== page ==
OtherMonks and local people became nauseous, their bodies became listless and they felt dazed and some even had to be hospitalised from drinking the water [1];

Lead is toxic to many organs and tissues including the heart, bones, intestines, kidneys, and reproductive and nervous systems. It interferes with the development of the nervous system and is therefore particularly toxic to children. Symptoms include abdominal pain, headache, anemia, irritability, and in severe cases seizures, coma, and death. No safe threshold for lead exposure has been discovered, and there is no known amount of lead that is too small to cause the body harm [2];

Pollution from lead is highly toxic and can interrupt the body’s neurological, biological, and cognitive functions. Children are particularly susceptible, and high levels of lead exposure can cause reduced IQ and attention span, reading and learning disabilities, behavioral problems, hearing loss, and disruption in the development of visual and motor functioning. High levels of lead can cause anemia, brain, liver, kidney, nerve, and stomach damage, as well as comas, convulsions, and even death [6]
Socio-economic ImpactsVisible: Displacement, Lack of work security, labour absenteeism, firings, unemployment, Loss of livelihood, Loss of traditional knowledge/practices/cultures, Land dispossession, Loss of landscape/sense of place, Violations of human rights, Increase in Corruption/Co-optation of different actors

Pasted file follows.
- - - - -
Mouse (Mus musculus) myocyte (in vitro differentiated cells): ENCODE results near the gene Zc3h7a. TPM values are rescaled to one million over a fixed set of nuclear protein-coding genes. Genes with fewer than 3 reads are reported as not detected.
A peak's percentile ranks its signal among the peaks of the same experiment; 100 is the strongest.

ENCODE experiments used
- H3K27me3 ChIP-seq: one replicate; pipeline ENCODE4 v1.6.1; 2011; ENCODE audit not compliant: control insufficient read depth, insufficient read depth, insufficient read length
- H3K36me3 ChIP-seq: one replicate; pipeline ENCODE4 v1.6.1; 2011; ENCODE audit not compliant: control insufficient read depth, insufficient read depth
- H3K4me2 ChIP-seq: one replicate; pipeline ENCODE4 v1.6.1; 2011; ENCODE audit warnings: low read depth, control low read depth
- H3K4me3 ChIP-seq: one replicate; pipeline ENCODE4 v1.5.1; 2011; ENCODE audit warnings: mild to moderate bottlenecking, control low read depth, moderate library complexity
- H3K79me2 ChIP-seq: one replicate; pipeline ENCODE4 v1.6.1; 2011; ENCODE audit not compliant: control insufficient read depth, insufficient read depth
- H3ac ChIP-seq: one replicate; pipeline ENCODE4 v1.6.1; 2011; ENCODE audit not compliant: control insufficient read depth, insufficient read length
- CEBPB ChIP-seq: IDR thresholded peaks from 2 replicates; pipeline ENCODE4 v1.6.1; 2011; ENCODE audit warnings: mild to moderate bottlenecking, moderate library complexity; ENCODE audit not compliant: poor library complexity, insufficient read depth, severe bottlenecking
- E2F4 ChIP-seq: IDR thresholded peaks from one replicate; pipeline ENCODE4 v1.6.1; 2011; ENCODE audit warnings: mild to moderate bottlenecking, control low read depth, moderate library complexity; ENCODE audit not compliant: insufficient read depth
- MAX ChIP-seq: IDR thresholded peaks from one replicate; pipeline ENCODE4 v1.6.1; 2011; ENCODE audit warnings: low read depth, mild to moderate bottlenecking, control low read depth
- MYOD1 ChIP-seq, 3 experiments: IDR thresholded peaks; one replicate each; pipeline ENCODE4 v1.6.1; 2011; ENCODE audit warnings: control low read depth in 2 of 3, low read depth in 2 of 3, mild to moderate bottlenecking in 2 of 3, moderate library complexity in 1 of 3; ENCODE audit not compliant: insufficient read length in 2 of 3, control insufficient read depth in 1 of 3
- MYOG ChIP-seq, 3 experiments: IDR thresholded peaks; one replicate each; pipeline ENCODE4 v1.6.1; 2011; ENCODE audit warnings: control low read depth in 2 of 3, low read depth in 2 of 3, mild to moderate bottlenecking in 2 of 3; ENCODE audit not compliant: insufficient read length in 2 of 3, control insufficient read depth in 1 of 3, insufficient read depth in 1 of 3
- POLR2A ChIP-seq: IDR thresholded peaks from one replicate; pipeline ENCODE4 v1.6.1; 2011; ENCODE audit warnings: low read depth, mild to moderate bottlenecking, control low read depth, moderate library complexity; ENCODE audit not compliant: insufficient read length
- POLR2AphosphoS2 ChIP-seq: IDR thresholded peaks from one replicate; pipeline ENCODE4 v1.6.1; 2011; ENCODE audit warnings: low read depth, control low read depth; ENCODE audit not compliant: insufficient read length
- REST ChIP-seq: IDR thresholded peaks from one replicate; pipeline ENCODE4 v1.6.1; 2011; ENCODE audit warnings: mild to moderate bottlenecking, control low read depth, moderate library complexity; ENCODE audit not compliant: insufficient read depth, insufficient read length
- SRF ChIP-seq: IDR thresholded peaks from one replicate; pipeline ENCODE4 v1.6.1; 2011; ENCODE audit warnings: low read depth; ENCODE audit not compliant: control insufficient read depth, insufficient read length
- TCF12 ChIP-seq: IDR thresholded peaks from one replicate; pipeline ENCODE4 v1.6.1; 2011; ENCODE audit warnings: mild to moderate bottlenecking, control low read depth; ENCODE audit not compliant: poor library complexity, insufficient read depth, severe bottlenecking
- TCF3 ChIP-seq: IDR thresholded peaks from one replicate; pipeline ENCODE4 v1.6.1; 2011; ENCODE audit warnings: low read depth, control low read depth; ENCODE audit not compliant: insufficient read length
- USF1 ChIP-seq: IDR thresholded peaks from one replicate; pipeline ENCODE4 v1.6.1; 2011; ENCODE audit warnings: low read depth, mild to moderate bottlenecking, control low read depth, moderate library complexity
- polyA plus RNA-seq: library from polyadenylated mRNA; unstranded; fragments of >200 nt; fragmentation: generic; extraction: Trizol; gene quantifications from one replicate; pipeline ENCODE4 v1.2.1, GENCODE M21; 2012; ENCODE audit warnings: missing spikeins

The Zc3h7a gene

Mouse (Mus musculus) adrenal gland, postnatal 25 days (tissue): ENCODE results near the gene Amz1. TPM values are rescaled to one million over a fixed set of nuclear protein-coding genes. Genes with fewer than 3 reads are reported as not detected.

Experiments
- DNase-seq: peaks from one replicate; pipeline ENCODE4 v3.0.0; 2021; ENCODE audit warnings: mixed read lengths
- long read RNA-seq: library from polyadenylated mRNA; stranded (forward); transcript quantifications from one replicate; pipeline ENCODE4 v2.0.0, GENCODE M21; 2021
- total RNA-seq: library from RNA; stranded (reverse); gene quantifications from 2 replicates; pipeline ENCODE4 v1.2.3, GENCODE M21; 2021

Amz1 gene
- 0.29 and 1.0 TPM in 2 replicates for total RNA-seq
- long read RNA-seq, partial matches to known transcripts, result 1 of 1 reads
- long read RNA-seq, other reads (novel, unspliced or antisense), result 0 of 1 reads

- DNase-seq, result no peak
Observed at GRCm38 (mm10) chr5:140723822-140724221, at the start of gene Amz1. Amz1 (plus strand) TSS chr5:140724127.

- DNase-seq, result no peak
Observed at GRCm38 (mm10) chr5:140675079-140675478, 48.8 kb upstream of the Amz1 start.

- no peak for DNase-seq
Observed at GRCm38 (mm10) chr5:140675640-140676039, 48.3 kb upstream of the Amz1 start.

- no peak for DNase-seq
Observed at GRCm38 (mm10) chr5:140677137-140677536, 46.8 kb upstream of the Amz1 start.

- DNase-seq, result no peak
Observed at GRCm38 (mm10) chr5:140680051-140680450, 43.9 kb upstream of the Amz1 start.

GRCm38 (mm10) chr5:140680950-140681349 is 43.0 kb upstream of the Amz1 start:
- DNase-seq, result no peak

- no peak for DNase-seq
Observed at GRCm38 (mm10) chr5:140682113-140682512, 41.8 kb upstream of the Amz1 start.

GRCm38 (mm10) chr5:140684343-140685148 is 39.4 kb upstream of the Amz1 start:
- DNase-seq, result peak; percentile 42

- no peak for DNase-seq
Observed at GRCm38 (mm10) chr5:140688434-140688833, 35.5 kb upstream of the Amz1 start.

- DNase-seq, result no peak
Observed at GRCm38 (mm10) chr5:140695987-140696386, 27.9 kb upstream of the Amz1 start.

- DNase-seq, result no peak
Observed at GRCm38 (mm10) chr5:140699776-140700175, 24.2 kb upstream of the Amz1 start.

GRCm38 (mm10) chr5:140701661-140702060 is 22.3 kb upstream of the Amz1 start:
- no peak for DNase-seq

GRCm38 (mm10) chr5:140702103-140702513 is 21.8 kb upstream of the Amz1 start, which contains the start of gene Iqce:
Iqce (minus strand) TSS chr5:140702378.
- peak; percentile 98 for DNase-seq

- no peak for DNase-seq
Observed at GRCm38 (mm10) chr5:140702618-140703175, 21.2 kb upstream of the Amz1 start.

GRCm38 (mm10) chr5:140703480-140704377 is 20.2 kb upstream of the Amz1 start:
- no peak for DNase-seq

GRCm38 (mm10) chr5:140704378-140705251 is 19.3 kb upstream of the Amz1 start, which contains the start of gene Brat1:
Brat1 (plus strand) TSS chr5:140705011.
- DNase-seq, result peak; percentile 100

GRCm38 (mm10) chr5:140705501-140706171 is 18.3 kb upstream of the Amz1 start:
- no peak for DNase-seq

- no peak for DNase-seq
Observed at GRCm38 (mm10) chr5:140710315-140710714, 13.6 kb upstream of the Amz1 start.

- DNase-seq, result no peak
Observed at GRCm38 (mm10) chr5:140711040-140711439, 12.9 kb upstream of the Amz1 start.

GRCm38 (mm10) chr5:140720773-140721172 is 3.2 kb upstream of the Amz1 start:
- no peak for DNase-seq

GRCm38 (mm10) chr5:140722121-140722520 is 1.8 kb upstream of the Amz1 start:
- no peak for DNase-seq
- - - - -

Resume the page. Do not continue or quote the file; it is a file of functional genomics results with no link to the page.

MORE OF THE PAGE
Other[6]Human rights watch;

[2]International Campaign for Tibet
Outcome
Project StatusIn operation
Pathways for conflict outcome / responseCriminalization of activists
Migration/displacement
Repression
Do you consider this as a success?Not Sure
Why? Explain briefly.The awareness of the citizens and monks and their capacity to organize to defend their rights, writing reports and letter appeals, it's a good outcome for the environmental justice and for the visibility to international level. But of course in front of casualness and possible corruption of the authorities, it is difficult to get some solution and the lack of environmental safety carry on.
Sources and Materials
References

[5]Human right watch, China: Children Poisoned by Lead and Denied Treatment, JUNE 15, 2011
[click to view]

Copper and gold mining in Tibet, Copper and gold mining in Tibet, October 11 2011 by rukor-admin
[click to view]

Britain based Tibet Watch, “Environmental Protest on the Tibetan plateau”, January 2015